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Calque of French déraciner, from racine (root), from Latin rādīx, rādīcis (root).


  • IPA(key): /dɪˈɹæsɪneɪt/, /dɪˈɹæsəneɪt/
  • (file)


deracinate (third-person singular simple present deracinates, present participle deracinating, simple past and past participle deracinated)

  1. To pull up by the roots; to uproot; to extirpate.
    • c. 1602, William Shakespeare, “The Tragedie of Troylus and Cressida”, in Mr. William Shakespeares Comedies, Histories, & Tragedies [] (First Folio), London: [] Isaac Iaggard, and Ed[ward] Blount, published 1623, →OCLC, (please specify the act number in uppercase Roman numerals, and the scene number in lowercase Roman numerals):
      Divert and crack, rend and deracinate,
      The unity and married calm of states
      Quite from their fixture!
    • 1910, Gilbert K[eith] Chesterton, “chapter 1.7”, in What’s Wrong with the World, London, New York, N.Y.: Cassell and Company, [], →OCLC:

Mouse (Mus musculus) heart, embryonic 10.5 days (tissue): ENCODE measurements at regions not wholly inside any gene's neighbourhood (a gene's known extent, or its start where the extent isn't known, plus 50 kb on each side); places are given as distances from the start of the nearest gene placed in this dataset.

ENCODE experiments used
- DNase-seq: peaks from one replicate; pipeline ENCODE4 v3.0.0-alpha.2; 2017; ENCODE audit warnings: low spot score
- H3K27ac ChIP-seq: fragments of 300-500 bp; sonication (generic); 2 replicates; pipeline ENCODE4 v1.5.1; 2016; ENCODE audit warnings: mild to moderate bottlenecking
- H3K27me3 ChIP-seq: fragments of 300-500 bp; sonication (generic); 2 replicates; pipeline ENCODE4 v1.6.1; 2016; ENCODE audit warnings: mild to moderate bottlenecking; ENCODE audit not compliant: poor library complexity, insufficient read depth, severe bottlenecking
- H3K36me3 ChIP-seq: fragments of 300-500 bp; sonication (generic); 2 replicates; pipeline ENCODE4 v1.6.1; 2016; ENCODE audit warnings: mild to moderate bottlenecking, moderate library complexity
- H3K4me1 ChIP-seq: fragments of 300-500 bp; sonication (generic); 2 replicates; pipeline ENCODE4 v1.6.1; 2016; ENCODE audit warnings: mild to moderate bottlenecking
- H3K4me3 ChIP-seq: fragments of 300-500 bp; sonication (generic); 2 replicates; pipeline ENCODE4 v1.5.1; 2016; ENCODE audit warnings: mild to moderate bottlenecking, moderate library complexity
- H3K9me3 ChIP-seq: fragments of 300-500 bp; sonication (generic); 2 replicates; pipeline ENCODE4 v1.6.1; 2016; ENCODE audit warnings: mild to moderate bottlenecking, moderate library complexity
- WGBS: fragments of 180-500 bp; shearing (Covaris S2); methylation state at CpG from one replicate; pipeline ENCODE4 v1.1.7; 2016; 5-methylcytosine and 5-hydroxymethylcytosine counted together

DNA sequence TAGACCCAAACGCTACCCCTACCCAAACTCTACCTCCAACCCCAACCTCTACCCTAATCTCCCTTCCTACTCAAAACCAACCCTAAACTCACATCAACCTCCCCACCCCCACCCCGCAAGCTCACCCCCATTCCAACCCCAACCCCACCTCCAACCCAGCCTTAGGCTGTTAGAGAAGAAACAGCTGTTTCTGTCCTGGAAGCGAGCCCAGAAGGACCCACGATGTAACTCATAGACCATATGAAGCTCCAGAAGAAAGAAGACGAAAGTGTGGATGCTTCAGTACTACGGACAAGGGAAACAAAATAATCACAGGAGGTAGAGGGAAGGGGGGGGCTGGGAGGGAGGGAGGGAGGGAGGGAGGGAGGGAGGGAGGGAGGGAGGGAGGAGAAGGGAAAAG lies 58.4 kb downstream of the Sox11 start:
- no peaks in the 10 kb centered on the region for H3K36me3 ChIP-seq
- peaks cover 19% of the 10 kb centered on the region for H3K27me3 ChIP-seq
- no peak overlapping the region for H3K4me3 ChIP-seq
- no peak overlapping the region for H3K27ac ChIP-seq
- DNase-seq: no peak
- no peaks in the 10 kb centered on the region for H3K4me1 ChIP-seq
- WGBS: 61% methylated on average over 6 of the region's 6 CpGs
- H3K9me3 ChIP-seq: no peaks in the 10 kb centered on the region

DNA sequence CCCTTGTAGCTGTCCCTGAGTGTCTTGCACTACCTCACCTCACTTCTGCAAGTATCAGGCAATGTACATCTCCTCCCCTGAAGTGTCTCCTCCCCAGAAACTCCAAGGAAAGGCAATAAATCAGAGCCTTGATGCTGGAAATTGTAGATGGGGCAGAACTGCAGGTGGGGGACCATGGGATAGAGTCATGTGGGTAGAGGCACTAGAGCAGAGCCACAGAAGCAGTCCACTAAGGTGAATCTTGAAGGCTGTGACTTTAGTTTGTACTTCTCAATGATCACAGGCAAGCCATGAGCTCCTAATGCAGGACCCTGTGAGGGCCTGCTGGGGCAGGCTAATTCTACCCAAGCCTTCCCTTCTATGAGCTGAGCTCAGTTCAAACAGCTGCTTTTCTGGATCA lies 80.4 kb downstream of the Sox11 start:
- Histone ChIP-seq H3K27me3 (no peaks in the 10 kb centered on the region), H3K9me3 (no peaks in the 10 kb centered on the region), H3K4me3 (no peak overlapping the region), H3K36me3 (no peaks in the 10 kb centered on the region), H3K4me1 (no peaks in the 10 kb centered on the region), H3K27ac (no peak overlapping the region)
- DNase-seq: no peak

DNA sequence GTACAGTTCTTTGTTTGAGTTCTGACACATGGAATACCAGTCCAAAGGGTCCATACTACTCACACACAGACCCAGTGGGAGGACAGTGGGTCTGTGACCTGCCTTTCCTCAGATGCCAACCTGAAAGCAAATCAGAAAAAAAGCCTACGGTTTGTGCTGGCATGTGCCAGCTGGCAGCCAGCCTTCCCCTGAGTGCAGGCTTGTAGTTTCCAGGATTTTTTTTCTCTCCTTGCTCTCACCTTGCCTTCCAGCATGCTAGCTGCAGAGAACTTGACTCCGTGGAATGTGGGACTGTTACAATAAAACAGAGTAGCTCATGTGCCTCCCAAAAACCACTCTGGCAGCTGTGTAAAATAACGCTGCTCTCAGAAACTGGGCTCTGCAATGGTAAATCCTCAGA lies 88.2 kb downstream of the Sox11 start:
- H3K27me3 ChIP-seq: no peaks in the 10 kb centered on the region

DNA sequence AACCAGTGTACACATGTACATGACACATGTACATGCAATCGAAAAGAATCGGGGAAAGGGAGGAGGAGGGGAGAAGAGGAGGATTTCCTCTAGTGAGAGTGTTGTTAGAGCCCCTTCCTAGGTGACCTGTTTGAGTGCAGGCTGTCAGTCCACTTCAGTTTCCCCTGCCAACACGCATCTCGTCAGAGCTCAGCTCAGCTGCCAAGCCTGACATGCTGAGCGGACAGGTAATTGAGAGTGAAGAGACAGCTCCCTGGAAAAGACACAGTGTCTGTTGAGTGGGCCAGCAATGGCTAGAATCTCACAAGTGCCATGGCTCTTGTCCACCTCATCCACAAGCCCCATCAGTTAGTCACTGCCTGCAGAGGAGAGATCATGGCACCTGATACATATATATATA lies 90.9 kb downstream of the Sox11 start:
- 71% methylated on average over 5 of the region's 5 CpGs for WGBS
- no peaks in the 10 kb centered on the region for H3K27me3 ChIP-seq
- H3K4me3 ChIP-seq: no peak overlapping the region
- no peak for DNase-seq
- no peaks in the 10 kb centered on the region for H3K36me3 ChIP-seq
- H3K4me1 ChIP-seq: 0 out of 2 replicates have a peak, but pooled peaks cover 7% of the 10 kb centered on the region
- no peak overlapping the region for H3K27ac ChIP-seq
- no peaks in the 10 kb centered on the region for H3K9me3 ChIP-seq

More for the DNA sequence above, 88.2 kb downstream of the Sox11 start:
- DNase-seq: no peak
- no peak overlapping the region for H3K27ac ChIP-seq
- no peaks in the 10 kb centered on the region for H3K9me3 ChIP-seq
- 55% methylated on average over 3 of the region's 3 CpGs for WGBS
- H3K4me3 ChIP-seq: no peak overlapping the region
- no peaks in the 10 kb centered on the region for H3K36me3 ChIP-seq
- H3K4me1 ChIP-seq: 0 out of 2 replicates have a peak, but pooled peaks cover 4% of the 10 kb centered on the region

The State has no tool delicate enough to deracinate the rooted habits and tangled affections of the family; the two sexes, whether happy or unhappy, are glued together too tightly for us to get the blade of a legal penknife in between them.
  2. To force (people) from their homeland to a new or foreign location.
  3. (transitive, intransitive) To liberate or be liberated from a culture or its norms.
    • 1986, Robert McCrum, William Cran, Robert MacNeil, The Story of English, Viking Penguin Inc., page 328:
      Observing the highest echelons of Indian society, she notes the way in which some Indians become completely — almost absurdly — anglicized or deracinated.


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